Local 512’s strong hold on the market also has made it difficult to convince the 1,300 members that organizing and recruitment are necessary. "We keep working on members, but some are resistant," Witt says. Many believe that if they had to go through the apprenticeship program, every new recruit should also go through the training even if that worker has 15 years of experience with a nonunion contractor.

MARCHING ORDERS Struss has a plan for local unions.

Witt and the other officers try to educate the members about why organizing is important for the health of the local. Part of the education is to teach members that recruiting nonunion workers will not threaten their ability to work. If the local controls a bigger share of the market, it will reduce each individual’s cost to run the local, explains Gordon T. Struss, a former 512 business manager and now a general vice president of the international union and president of the district council. In June, Struss informed each business manager in his district that by June 30, 2005, each local union needed to show a 15% annual growth in membership through apprenticeship, a 5% membership growth per year through organizing nonunion workers, employ a full- time organizer, sign two new contractors per year and implement a market recovery program. Unsuccessful locals may be merged, he says.

Local 512 is learning to market itself, creating print and radio advertisements, attending high school job fairs and reaching out to community groups. Earlier this year the local hired a full-time organizer and expanded its market recovery program. "It’s pretty aggressive," says Witt. "We don’t want to drive [nonunion]contractors out of business, we want to get them on board," he explains. Adds Struss: "We look at the jobs [coming up for bid] and target those where we think we can get some inroads."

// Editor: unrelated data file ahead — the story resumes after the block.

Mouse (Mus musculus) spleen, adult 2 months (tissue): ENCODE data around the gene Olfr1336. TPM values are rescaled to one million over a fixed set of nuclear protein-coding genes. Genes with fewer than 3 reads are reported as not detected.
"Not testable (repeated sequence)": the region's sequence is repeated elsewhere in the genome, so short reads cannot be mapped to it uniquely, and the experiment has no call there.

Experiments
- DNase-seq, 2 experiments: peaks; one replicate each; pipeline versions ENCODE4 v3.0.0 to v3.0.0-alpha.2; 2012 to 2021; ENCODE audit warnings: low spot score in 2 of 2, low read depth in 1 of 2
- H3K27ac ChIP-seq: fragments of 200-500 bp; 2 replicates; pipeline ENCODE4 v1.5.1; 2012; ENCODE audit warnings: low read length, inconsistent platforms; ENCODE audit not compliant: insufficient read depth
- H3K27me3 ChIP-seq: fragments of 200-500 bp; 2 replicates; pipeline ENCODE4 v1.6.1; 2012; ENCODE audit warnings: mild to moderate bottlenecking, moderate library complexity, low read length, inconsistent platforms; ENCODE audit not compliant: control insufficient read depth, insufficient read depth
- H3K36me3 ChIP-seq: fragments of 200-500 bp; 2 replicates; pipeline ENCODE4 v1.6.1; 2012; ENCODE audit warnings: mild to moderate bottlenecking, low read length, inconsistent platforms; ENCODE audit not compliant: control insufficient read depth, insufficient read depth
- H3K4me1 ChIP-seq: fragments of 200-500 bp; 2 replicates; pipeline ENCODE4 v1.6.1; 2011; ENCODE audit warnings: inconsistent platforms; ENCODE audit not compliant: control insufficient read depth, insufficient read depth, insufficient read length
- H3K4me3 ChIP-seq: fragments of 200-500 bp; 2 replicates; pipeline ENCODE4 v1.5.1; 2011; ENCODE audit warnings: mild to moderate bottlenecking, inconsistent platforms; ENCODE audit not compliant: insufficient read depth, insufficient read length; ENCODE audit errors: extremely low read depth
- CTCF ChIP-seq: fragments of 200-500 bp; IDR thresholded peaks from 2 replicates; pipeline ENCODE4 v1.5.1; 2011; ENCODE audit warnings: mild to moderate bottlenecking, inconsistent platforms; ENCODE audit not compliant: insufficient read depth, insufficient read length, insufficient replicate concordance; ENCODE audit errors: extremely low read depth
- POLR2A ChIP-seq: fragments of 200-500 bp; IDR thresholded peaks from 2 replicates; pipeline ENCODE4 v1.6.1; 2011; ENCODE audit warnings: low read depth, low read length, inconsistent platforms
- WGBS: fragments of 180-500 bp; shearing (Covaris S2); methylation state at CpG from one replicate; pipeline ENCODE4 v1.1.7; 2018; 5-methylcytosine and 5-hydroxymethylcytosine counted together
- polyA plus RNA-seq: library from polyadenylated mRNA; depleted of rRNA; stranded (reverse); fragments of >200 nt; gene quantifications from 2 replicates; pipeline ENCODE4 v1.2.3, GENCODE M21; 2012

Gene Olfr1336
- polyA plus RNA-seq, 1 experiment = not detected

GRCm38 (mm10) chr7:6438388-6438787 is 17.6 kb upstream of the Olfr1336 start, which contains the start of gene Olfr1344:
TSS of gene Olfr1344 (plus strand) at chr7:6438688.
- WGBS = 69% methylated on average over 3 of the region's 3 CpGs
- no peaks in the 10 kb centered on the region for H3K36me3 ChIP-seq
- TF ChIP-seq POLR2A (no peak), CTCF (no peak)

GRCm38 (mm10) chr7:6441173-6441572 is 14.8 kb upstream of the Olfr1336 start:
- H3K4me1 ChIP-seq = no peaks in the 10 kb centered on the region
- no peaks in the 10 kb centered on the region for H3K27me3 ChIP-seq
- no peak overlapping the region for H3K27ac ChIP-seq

Recruiting women and minorities sometimes is easier than keeping them, says Struss. And union membership no longer is reserved for sons, brothers and nephews, as it was in the past. The local gets phone calls from angry members when their relative does not get accepted into the apprenticeship program, says Struss. "That’s a real indication of fairness," he explains.

BUILDING TALENT Grayson's three-year-old training center gives the union flexibility.

The local’s three-year-old training center has allowed it to expand the size of its apprenticeship classes and offer more training and safety courses for its members. "Having our own building gives us the flexibility to do customized training," says Al Grayson, coordinator of the Twin City Iron Workers JAC Joint Labor & Management Training. Mobile centers offer hazardous materials training and metal building training.

Some of the steel erection contractors that Local 512 does business with see improvements, particularly in safety and training. Rodney Skogen, one of the owners of Amerect Inc., Newport, Minn., says the apprentices are "well trained and do a good job in the field." Communications also have improved between the local and its contractors, he says.

The local’s leadership is "open minded and willing to listen to our side of the issues," says Stephanie Jochims, president of Western Steel Erection, Orono, Minn. "They understand that without us, they don’t exist." Jochims, who also is president of the Minnesota Steel Erectors, says she thinks IMPACT has potential, but she and other contractors are "wrestling with where the funds will come from" to pay for the program.

Jochims was impressed with Hunt’s presentation at a recent IMPACT meeting, especially his commitment to "project a better image" of ironworkers. Still, contractors are concerned about a variety of issues, particularly the cost of workers’ compensation insurance. Jochims also praises Local 512’s commitment to safety and training. "We’re seeing better-trained apprentices" coming out, she says.


he president and his entourage enter the Washington, D.C., restaurant and head to their table. A small cluster of patrons, probably tourists, does a double take and then stares. "Is it him?" one of the crowd asks a member of the entourage she mistakes for a Secret Service agent. "Yes," replies the aide, aware of what will come next because this is not the first case of mistaken identity. The women ask to meet the president and the aide obliges. But it is not President Bill Clinton that they meet. It is General President Joseph J. Hunt, head of the ironworkers’ union.